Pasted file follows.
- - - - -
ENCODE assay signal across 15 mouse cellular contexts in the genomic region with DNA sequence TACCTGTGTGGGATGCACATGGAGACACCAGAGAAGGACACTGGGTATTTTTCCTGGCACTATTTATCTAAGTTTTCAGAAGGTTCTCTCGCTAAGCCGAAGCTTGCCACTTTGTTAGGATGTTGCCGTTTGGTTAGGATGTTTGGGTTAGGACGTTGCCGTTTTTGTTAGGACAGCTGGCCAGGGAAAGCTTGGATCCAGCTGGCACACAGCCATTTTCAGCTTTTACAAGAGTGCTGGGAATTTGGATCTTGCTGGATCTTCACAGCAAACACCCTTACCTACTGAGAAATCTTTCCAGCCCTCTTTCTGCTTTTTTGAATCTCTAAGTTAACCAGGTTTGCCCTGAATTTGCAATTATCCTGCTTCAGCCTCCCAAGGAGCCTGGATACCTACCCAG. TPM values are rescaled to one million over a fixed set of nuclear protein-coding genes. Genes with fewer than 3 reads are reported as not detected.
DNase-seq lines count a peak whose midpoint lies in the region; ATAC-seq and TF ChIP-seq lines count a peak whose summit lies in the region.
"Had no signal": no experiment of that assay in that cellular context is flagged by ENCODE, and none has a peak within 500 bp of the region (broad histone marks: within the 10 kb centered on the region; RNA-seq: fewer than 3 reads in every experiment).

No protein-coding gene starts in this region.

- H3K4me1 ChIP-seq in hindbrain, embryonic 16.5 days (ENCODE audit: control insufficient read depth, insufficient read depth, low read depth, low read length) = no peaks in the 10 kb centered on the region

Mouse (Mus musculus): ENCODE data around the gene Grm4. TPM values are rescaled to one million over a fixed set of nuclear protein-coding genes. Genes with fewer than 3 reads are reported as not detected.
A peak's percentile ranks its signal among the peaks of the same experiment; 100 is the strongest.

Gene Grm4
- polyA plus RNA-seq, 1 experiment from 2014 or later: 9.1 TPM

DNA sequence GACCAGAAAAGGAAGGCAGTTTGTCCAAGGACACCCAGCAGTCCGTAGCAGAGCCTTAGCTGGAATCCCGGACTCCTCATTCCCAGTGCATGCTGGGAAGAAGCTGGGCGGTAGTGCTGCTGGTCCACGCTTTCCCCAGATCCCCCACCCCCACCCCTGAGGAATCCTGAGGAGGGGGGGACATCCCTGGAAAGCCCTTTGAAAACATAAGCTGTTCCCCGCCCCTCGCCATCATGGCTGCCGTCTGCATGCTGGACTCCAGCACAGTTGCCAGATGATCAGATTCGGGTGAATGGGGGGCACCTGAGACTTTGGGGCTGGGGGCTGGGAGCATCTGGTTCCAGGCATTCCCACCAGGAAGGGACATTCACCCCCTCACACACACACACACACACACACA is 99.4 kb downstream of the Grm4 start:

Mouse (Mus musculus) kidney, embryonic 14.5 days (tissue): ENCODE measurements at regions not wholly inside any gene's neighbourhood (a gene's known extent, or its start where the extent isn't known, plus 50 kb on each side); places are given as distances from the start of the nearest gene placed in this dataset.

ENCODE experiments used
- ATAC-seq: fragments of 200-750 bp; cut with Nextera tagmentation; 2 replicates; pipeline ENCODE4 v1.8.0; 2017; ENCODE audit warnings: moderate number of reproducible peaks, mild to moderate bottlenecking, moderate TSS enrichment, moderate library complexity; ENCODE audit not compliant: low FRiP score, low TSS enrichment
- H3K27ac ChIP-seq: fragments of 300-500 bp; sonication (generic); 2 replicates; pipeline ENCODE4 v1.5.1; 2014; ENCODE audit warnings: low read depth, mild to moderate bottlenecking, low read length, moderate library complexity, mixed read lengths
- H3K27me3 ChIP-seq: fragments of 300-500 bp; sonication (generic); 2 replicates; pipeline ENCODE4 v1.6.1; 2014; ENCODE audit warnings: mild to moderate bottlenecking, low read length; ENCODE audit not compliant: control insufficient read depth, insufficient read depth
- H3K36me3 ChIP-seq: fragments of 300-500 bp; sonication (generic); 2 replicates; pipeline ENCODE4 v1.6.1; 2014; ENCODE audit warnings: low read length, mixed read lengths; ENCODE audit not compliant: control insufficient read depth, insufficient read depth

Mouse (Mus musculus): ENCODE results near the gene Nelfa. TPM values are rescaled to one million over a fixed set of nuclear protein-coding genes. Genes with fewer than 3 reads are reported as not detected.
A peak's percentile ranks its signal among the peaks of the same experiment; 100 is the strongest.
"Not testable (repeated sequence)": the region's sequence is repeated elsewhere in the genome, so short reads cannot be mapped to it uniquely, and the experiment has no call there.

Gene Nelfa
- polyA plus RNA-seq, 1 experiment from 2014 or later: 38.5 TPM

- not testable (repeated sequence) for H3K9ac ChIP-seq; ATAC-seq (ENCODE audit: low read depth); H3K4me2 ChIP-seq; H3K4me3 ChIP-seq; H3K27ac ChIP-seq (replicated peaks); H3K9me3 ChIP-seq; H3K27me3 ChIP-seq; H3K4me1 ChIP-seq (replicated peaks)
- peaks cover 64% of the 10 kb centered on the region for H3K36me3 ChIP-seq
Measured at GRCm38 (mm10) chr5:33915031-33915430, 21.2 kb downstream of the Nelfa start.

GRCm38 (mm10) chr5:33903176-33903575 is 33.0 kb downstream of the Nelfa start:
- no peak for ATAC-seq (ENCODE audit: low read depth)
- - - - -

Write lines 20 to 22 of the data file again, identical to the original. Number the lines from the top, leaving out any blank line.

Gene Nelfa
- polyA plus RNA-seq, 1 experiment from 2014 or later: 38.5 TPM

- not testable (repeated sequence) for H3K9ac ChIP-seq; ATAC-seq (ENCODE audit: low read depth); H3K4me2 ChIP-seq; H3K4me3 ChIP-seq; H3K27ac ChIP-seq (replicated peaks); H3K9me3 ChIP-seq; H3K27me3 ChIP-seq; H3K4me1 ChIP-seq (replicated peaks)